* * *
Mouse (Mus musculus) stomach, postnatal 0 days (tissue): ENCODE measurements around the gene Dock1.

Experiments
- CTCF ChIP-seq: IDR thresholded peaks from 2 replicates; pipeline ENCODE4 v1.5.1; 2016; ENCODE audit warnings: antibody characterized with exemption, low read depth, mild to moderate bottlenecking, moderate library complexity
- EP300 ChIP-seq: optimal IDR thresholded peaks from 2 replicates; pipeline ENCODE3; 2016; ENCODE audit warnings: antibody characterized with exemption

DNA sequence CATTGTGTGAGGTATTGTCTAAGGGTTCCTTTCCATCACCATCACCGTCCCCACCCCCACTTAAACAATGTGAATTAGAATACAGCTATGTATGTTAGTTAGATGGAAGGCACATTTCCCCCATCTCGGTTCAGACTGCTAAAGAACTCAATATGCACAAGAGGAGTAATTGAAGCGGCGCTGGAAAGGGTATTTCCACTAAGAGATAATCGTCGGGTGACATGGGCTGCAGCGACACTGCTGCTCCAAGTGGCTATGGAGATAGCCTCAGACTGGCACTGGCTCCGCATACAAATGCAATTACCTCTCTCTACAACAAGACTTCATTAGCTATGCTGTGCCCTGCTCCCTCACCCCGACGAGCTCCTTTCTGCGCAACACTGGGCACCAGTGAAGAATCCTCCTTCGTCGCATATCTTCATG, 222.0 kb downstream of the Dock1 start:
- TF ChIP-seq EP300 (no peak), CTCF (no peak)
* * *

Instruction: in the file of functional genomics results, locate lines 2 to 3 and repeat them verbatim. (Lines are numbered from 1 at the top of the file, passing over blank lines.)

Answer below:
Experiments
- CTCF ChIP-seq: IDR thresholded peaks from 2 replicates; pipeline ENCODE4 v1.5.1; 2016; ENCODE audit warnings: antibody characterized with exemption, low read depth, mild to moderate bottlenecking, moderate library complexity